However, the education of magistrates and of law officials itself generally sees the dematerialization of the judicial procedures as a mere detail of the jurisdictional activity, ignoring the huge repercussions of technology in the forensic routine and probation realm.

Indeed, even though the tools are available and have been gradually implemented, the potential of the technological transformation now going on has the potential of being overlooked, jeopardizing access to Justice, the jurisdictional activity and the legal practice in general.

The repercussions of the virtualization of the cases inside and outside the judicial realm cannot be overlooked, and the only way to ensure this does not happen is by bridging the gap between jurists and information technology professionals.

The aim of this presentation is to face the judicial training challenges related to Pje, an electronic judicial process system conceived and developed by the Brazilian Judiciary as a system to be used in every Brazilian Court of Justice and bring some solutions that were found in some Brazilian judicial schools along the years.

5) INSTITUCIONAL CAPACITY CONSIDERATIONS Approaches to Partnering with Academic Institutions - Judge Jayme Weingartner

The purpose of this presentation is to share a pedagogical experience capable of approaching Law Faculties, responsible for preparing the students for the general exercise of legal careers and the Judicial Schools, focused on preparing judges.

In Brazil, Resolution No. 75 of the National Council of Justice (from 2009) brings the regulation related to public examinations to enter the career of judges in Brazil. Ten years later, the public selection of judges is strongly guided by theoretical and technical knowledge, but with difficulties in evaluating the ethical dimension and the practical experience of the candidates, usually from the middle and upper classes of the population.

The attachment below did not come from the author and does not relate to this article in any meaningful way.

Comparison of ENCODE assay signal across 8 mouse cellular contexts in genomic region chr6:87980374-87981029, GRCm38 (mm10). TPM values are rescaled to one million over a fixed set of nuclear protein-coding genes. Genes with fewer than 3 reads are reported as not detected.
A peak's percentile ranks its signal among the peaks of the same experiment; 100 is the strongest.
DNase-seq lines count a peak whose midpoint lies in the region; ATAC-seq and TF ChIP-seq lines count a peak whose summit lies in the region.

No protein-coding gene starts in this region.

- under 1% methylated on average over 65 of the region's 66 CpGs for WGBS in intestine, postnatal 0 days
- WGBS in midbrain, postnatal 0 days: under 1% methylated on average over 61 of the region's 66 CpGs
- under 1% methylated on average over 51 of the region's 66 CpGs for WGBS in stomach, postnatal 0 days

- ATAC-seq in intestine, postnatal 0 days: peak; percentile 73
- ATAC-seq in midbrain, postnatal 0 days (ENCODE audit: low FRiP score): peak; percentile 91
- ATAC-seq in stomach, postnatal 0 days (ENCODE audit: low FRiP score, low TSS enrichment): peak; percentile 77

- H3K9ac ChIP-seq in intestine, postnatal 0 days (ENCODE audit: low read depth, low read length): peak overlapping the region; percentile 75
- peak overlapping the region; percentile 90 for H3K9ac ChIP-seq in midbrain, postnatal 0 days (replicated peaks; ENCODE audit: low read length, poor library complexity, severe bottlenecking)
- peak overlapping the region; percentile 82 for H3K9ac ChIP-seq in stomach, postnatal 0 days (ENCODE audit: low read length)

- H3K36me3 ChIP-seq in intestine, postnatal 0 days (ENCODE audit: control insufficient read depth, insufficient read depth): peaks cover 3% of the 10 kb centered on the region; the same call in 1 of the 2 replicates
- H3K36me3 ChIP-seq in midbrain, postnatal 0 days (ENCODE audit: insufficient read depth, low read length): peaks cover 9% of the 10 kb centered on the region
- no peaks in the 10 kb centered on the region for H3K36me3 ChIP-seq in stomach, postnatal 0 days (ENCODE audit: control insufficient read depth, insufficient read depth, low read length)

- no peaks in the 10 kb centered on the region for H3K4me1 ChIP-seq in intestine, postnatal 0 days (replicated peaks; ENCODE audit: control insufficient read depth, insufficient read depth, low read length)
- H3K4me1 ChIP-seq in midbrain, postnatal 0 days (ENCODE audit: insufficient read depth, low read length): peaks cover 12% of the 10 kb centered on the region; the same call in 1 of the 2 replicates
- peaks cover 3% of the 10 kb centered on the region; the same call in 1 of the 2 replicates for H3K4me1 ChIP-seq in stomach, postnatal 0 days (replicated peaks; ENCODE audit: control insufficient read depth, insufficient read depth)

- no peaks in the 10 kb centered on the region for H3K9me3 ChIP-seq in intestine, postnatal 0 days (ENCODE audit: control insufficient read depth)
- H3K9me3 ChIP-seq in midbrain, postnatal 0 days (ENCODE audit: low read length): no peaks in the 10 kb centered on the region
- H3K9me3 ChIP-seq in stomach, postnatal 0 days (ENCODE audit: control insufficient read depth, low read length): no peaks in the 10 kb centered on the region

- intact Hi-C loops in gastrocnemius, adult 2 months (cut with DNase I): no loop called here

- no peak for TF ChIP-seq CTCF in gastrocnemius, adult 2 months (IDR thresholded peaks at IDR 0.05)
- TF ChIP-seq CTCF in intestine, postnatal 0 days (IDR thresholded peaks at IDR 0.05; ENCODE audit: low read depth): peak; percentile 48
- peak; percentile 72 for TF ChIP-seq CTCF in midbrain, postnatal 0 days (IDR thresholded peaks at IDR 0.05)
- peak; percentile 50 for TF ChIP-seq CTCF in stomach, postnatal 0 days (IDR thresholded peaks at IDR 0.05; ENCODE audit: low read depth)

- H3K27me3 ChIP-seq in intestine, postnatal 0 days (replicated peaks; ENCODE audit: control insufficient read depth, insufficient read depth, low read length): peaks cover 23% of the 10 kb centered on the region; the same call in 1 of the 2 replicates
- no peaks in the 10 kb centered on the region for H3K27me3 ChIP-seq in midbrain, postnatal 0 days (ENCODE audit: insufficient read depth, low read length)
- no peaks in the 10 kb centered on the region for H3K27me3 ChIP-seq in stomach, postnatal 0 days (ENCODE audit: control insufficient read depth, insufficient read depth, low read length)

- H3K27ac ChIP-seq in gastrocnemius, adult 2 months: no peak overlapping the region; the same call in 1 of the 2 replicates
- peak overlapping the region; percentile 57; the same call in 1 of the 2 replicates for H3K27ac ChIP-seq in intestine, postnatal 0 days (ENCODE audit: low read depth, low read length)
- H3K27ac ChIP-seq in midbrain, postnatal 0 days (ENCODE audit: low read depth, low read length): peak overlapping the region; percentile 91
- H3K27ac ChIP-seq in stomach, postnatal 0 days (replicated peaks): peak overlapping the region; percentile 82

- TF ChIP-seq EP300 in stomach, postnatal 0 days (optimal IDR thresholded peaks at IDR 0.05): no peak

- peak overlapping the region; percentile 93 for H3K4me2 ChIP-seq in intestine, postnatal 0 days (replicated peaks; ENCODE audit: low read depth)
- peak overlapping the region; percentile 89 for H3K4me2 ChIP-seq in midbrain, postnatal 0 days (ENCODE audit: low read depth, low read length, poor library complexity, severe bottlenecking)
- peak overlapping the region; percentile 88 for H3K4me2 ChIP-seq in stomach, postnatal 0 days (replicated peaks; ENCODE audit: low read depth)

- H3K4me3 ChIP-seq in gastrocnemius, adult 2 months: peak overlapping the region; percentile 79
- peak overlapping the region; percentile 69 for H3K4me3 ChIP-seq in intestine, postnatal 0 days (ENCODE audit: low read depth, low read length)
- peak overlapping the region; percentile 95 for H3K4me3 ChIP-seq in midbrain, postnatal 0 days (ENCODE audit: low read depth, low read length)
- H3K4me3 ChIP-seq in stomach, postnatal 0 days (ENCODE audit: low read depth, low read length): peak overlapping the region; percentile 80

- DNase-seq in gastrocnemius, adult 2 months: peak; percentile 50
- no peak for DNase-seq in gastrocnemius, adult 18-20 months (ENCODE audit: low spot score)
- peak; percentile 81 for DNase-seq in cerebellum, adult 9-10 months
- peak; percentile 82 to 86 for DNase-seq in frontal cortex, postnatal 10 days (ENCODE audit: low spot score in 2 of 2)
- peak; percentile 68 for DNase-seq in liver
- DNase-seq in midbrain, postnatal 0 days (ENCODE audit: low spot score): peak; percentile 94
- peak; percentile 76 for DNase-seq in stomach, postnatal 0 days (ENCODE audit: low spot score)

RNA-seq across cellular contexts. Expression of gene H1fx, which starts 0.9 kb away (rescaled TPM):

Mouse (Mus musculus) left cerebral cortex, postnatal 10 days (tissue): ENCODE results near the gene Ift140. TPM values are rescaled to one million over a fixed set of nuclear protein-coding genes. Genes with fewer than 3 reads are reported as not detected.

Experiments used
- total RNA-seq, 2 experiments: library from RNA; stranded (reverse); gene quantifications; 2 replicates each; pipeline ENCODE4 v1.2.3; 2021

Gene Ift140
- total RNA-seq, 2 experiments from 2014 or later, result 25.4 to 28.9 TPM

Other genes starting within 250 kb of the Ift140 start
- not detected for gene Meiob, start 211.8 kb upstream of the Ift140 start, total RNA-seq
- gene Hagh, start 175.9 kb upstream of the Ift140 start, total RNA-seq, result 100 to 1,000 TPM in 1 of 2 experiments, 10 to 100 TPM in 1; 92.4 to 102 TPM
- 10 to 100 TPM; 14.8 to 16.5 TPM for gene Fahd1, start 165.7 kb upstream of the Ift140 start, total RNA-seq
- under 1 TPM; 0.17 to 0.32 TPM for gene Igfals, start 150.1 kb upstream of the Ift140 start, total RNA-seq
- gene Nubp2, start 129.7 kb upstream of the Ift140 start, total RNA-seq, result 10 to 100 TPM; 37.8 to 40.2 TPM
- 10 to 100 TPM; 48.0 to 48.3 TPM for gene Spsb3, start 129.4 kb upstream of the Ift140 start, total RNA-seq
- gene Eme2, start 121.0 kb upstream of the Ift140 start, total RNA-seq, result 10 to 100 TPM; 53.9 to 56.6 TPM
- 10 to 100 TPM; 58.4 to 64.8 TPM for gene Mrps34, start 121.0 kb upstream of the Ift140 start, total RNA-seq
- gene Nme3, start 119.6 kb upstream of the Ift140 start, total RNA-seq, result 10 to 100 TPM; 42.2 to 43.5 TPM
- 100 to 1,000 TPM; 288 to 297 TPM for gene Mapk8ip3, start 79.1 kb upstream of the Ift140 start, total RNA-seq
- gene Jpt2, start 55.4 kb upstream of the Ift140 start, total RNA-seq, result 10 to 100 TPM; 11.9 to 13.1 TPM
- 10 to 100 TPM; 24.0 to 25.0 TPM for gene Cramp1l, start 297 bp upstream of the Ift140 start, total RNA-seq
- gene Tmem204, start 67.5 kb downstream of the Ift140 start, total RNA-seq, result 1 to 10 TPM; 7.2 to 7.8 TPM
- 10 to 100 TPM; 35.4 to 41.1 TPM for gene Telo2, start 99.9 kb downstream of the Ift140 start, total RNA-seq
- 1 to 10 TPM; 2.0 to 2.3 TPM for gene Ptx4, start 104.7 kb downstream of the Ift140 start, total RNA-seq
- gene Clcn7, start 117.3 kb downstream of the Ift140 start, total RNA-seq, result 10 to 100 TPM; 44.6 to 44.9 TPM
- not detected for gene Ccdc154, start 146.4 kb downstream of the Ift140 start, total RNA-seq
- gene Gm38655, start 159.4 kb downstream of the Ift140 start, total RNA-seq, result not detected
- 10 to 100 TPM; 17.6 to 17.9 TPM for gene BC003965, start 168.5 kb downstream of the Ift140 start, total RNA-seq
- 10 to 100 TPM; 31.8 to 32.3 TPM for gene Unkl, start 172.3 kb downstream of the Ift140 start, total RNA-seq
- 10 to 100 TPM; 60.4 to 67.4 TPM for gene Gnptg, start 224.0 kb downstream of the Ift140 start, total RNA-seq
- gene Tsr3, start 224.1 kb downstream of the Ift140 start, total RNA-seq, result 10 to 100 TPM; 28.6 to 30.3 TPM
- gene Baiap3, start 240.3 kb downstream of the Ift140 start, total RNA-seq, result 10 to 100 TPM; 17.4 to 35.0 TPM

In this context, the Court of Appeal of Rio Grande do Sul, based on initiatives observed in some states of the Federation (Santa Catarina, for example) and inspired by the formation of medical career, decided to adopt a training program - the Judicial Residence -. which aims to develop practical-legal skills, in addition to the theoretical knowledge acquired in the Faculties of Law.

The judicial residence demands five to seven years of theoretical studies and some basic practical training and must be carried out in a judge´s office, under the supervision of a judge.

The main goal is to prepare the law graduates for the selection to the Judiciary Career, consolidating their previous knowledge and improving the understanding related to the contents of humanistic training areas, essential for the complete judicial activity (Philosophy of Law, Legal Sociology, Judicial Psychology, Theory of Law and Politics, Ethics and Statute of Judiciary), as well as providing tools for practical learning, through direct contact with the jurisdictional activity.

The Judicial Residence, in this context, is an ethical-humanist learning and training activity subsidized through a scholarship, provided by the State Court of Appeal of the State of Rio Grande do Sul, without employment and without labor charges, performed by a student linked to the program , through and under the pedagogical guidance of the Superior School of Judges of Rio Grande do Sul.

Residents are evaluated through the quality of the activities performed (including sentencing / judgment projects), productivity, promptness, conduct and interpersonal relationships, as well as participation in several of parallel training programs, including online ones.

The program can be easily replicated or adapted to several realities. The scholarship allows economically disadvantaged candidates to dedicate two or three years exclusively to the preparation for the public selection of judges, increasing diversity. The exercise of real practical activities, with the guidance of judges and supervision of teachers of the School of Judges or Law School, fosters the development of specific skills to solve current and emerging problems that challenge the jurisdiction. Finally, ethical and humanistic values, as in the Bangalore Principles, can be experienced by the residents and improved, in a reciprocal learning, by the academy and the Judiciary.